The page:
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article imageSpaceX's Crew Dragon capsule exploded during engine test

By Karen Graham     Apr 22, 2019 in Technology
Cape Canaveral - SpaceX has suffered a serious setback in its effort to launch NASA astronauts into orbit this year, with the fiery loss of its first crew capsule on Saturday during an engine test fire.
The smoke from the "anomaly," as the explosion was called in a statement, could be seen by beachgoers across from Cape Canaveral Air Force Station on April 20. But at the time, there was very little released about the accident.
At the time of the accident, SpaceX was testing the Crew Dragon's SuperDraco abort thruster engines. A company spokesperson told in a statement. “The initial tests completed successfully but the final test resulted in an anomaly on the test stand.”
This particular Crew Dragon capsule was supposed to be used in a launch abort test in June. Another Dragon capsule was going to make the first flight with a crew on board as early as July.
The crew Dragon successfully flew to the International Space Station (ISS) in March this year. During the uncrewed mission, the capsule successfully docked with the space station and a week later, returned to Earth. The SuperDraco thrusters were not engaged on this maiden flight.
Crew Dragon is on SpaceX’s recovery vessel—completing the spacecraft’s first test mission!
Crew Dragon is on SpaceX’s recovery vessel—completing the spacecraft’s first test mission!
CTV News Canada is reporting that NASA says it is too early to revise the target launch dates, given that the accident is still so fresh.
The University of Southern California's Garrett Reisman, a former NASA astronaut who directed space operations for SpaceX up until last year said in a Tweet: it was a "tough day ... not good" for SpaceX. "But thankfully no one got hurt and with everything, we learn from this anomaly Crew Dragon will be a safer vehicle for all her future crews."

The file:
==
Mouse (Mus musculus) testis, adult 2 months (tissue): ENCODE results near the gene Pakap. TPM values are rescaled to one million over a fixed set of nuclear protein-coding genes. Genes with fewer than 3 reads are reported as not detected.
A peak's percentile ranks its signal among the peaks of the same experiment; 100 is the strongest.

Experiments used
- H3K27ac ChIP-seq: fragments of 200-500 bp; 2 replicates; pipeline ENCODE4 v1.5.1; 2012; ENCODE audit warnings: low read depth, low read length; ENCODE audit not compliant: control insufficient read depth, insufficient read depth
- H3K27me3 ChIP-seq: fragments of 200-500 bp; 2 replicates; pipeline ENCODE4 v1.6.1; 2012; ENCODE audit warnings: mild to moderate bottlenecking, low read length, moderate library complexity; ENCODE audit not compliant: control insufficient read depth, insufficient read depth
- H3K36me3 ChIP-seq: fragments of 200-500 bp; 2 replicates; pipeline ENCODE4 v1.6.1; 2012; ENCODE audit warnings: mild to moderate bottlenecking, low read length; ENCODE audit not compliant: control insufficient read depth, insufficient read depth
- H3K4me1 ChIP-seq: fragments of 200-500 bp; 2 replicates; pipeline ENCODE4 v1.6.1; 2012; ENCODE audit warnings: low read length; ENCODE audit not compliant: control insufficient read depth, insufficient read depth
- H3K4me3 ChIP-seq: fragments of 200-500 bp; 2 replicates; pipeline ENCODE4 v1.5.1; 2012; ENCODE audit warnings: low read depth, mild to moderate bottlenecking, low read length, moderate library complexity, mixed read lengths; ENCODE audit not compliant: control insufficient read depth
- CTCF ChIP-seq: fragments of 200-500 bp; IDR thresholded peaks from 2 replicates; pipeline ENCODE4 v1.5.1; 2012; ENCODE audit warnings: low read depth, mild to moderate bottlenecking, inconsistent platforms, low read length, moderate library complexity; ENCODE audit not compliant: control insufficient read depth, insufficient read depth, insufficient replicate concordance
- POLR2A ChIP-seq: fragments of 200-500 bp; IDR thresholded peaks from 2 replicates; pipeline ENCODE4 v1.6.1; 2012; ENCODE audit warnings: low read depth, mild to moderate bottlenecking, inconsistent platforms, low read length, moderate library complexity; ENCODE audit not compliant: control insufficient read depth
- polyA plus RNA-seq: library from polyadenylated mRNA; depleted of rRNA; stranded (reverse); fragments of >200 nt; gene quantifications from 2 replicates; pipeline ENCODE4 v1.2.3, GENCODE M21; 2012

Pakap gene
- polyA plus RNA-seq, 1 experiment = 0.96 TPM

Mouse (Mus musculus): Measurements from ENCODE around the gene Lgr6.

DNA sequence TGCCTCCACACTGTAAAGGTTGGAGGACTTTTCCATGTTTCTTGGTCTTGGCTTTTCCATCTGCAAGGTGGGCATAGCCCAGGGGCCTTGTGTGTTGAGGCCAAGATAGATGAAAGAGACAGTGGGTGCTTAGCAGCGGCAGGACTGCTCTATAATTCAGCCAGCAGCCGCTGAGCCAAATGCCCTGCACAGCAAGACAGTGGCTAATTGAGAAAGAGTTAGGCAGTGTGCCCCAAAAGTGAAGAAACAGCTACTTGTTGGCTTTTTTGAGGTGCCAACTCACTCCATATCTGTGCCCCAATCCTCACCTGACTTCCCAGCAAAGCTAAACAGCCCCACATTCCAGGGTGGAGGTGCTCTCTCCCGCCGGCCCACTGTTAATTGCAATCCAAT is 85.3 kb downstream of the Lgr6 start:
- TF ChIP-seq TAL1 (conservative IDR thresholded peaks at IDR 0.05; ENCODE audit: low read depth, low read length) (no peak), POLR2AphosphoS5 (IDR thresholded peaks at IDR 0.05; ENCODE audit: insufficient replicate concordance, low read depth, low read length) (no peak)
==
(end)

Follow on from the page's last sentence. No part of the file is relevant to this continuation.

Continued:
In an email statement to, a SpaceX spokesman said the Crew Dragon capsule damaged in the accident on Saturday was the same capsule that completed the Demo-1 mission in March to the ISS. Depending on the extent of the damage, the capsule may now no longer be reusable. "Initial data reviews indicate the anomaly occurred during the SuperDraco static fire test; additional review will be required to determine the probable cause," the SpaceX spokesperson said. "SpaceX will continue to work closely with our NASA partners to review the test data and implement corrective actions ... We will take lessons learned from this test — and our rigorous comprehensive test campaign — to ensure Crew Dragon is one of the safest human spaceflight vehicles ever built."
Note: The video accompanying this article is a test-firing of the SuperDraco thrusters on a Crew Dragon done by SpaceX on November 10, 2015.
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